WHAT MATTERS

with Janee Woods

Becoming a White Ally to Black People in the Aftermath of the Michael Brown Murder

Michael Brown

As we all know by now, Michael Brown, an unarmed black teenage boy, was gunned down by the police while walking to his grandmother’s house in the middle of the afternoon. For the past few days my Facebook newsfeed has been full of stories about the incidents unfolding in Ferguson, Missouri.

But then I realized something.

For the first couple of days, almost all of the status updates expressing anger and grief about yet another extrajudicial killing of an unarmed black boy, the news articles about the militarized police altercations with community members and the horrifying pictures of his dead body on the city concrete were posted by people of color. Outpourings of rage and demands for justice were voiced by black people, Latinos, Asian Americans, Arab American Muslims. But posts by white people were few at first and those that I saw were posted mostly by my white activist or academic friends who are committed to putting themselves on the frontlines of any conversation about racial or economic injustice in America. And almost nothing, silence practically, by the majority of my nonactivist, nonacademic white friends- those same people who gleefully jumped on the bandwagon to dump buckets of ice over their heads to raise money for ALS and those same people who immediately wrote heartfelt messages about reaching out to loved ones suffering from depression following the suicide of the extraordinary Robin Williams, may he rest in peace. But an unarmed black teenager minding his own business walking down the street in broad daylight gets harassed and murdered by a white police officer and those same people seem to have nothing urgent to say about pervasive, systemic, deadly racism in America?

They have nothing to say?

Why? The simplest explanation is because Facebook is, well, Facebook. It’s not the New York Times or a town hall meeting or the current events class at your high school. It’s the internet playground for sharing cat videos, cheeky status updates about the joys and tribulations of living with toddlers, and humble bragging about your fabulous European vacation. Some people don’t think Facebook is the forum for serious conversations. Okay, that’s fine if you fall into that category and your wall is nothing but rainbows and happy talk about how much you love your life.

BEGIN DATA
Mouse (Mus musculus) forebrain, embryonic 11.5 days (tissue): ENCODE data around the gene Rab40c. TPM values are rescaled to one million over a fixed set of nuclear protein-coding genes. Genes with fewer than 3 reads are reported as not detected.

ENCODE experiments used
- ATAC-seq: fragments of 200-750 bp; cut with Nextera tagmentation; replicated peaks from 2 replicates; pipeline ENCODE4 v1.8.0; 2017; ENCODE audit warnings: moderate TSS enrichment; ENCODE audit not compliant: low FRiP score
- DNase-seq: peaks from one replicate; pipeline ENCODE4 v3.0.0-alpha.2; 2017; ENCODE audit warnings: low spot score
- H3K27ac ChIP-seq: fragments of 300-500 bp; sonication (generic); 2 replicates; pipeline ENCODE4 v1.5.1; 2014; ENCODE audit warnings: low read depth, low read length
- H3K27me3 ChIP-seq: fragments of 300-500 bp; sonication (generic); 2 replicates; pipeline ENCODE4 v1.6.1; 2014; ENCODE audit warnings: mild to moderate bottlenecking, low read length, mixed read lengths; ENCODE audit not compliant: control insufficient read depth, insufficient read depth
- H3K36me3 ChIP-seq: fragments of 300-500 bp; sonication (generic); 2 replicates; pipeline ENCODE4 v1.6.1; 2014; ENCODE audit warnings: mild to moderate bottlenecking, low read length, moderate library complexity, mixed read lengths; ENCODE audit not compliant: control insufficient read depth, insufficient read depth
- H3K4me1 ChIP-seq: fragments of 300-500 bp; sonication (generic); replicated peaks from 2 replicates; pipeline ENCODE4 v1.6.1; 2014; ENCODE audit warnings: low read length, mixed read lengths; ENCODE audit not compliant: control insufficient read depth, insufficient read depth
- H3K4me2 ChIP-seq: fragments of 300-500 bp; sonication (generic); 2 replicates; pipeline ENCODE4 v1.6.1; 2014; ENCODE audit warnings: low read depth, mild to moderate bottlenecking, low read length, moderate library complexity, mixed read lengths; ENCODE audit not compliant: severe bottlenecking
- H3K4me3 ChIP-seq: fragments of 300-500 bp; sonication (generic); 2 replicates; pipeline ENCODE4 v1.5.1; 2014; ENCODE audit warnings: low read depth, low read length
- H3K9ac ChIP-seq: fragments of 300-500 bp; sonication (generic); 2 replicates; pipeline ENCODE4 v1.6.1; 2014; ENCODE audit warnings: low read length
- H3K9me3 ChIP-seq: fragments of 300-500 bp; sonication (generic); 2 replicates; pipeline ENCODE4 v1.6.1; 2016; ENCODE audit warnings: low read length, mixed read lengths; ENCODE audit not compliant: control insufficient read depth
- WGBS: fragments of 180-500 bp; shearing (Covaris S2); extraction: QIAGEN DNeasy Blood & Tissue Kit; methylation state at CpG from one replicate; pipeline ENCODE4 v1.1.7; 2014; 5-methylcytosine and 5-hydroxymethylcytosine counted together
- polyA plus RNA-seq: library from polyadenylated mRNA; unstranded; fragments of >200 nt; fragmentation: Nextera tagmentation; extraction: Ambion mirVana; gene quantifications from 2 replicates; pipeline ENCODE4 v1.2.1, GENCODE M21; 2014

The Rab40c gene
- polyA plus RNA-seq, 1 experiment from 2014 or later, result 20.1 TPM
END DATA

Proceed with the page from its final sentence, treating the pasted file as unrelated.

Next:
However, I think the explanation is more complex and mirrors the silence of many people that I witness in real life. A lot of white people aren’t speaking out publicly against the killing of Michael Brown because they don’t see a space for themselves to engage meaningfully in the conversation so that they can move to action against racism. It’s not so much that they have nothing to say but rather they don’t see an opportunity being opened up for them to say something or to do something that matters. Or they might not be sure what to say or how to do it. They might have a hard time seeing a role for themselves in the fight against racism because they aren’t racist, they don’t feel that racism affects them or their loved ones personally, they worry that talking about race and differences between cultures might make things worse, or they think they rarely see overt racism at play in their everyday lives. And, sometimes, they are afraid. There’s a real fear of saying the wrong thing even if the intention is pure, of being alienated socially and economically from other white people for standing in solidarity with black people, or of putting one’s self in harm’s way, whether the harm be physical or psychological.  I’m not saying those aren’t valid fears but I am challenging white people to consider carefully whether failing to speak out or act because of those fears is justified when white silence and inaction mean the oppression and death of black people.

Let’s talk about an active role for white people in the fight against racism because racism burdens all of us and is destroying our communities. And, quite frankly, because white people have a role in undoing racism because white people created and, for the most part, currently maintain (whether they want to or not) the racist system that benefits white people to the detriment of people of color. My white friends who’ve spoken out harshly against the murder of Michael Brown end with a similar refrain: What can I do that will matter in the fight against racism?

White people who are sick and tired of racism should work hard to become white allies.

In the aftermath of the murder of Michael Brown, may he rest in power, here are some ways for white people to become white allies who are engaged thoughtfully and critically in examining the situation in Ferguson and standing on the side of justice and equity. This list is a good place to start your fight to dismantle racial inequity and shine a light on the oppressive structures that lead to yet another extrajudicial killing of a black person.